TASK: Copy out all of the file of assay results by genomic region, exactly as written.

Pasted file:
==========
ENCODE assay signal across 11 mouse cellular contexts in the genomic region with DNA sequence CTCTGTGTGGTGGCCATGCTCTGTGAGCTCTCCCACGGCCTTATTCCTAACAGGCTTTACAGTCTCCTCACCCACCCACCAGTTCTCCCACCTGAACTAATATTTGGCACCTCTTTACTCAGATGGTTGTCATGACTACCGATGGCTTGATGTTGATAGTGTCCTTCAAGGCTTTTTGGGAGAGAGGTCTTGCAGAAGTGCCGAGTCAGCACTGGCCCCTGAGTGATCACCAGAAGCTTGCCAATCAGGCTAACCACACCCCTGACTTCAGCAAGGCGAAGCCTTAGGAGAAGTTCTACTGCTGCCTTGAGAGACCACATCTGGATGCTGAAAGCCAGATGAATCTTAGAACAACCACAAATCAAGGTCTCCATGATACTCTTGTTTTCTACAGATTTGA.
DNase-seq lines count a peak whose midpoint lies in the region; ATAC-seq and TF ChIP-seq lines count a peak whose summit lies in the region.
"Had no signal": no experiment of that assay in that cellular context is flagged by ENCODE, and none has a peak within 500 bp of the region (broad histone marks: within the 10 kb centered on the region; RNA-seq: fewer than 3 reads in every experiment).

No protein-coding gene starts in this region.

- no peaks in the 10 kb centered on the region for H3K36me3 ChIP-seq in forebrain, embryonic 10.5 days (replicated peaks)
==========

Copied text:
ENCODE assay signal across 11 mouse cellular contexts in the genomic region with DNA sequence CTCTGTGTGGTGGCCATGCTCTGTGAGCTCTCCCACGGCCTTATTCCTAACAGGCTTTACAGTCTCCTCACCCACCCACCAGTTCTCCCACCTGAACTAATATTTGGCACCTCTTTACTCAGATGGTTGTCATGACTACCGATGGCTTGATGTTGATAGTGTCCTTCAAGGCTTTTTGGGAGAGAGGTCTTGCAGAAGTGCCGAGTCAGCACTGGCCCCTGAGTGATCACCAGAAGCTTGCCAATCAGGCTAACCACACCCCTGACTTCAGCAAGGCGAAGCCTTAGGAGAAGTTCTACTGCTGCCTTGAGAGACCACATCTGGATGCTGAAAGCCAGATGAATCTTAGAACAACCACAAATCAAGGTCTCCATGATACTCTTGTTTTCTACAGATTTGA.
DNase-seq lines count a peak whose midpoint lies in the region; ATAC-seq and TF ChIP-seq lines count a peak whose summit lies in the region.
"Had no signal": no experiment of that assay in that cellular context is flagged by ENCODE, and none has a peak within 500 bp of the region (broad histone marks: within the 10 kb centered on the region; RNA-seq: fewer than 3 reads in every experiment).

No protein-coding gene starts in this region.

- no peaks in the 10 kb centered on the region for H3K36me3 ChIP-seq in forebrain, embryonic 10.5 days (replicated peaks)